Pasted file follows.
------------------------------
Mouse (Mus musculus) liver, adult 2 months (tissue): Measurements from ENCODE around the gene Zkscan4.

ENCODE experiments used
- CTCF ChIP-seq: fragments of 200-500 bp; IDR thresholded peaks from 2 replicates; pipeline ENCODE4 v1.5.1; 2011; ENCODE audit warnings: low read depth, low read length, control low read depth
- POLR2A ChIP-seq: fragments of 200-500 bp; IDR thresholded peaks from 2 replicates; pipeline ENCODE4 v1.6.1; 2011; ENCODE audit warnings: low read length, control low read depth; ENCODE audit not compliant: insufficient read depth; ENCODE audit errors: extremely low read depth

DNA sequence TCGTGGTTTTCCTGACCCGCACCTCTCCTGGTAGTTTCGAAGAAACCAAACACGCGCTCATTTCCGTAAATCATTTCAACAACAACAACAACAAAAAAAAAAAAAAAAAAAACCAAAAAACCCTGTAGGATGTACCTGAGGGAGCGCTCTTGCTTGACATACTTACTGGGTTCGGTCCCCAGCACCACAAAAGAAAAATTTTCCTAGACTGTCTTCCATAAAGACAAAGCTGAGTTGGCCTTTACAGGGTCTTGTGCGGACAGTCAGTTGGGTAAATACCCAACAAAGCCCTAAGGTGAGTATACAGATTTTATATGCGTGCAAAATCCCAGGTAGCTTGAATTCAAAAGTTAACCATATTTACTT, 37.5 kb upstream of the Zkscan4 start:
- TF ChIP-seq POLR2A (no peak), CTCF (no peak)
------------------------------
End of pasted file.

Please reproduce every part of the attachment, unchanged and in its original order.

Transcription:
Mouse (Mus musculus) liver, adult 2 months (tissue): Measurements from ENCODE around the gene Zkscan4.

ENCODE experiments used
- CTCF ChIP-seq: fragments of 200-500 bp; IDR thresholded peaks from 2 replicates; pipeline ENCODE4 v1.5.1; 2011; ENCODE audit warnings: low read depth, low read length, control low read depth
- POLR2A ChIP-seq: fragments of 200-500 bp; IDR thresholded peaks from 2 replicates; pipeline ENCODE4 v1.6.1; 2011; ENCODE audit warnings: low read length, control low read depth; ENCODE audit not compliant: insufficient read depth; ENCODE audit errors: extremely low read depth

DNA sequence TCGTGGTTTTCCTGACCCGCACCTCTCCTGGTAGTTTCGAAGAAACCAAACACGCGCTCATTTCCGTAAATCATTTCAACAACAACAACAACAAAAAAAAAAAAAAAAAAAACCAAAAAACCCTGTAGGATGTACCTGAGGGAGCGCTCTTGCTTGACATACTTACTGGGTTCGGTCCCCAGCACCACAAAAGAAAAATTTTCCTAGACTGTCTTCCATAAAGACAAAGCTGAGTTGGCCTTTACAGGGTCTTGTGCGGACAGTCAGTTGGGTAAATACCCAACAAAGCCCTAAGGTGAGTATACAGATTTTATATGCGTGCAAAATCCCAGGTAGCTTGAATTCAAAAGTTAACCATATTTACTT, 37.5 kb upstream of the Zkscan4 start:
- TF ChIP-seq POLR2A (no peak), CTCF (no peak)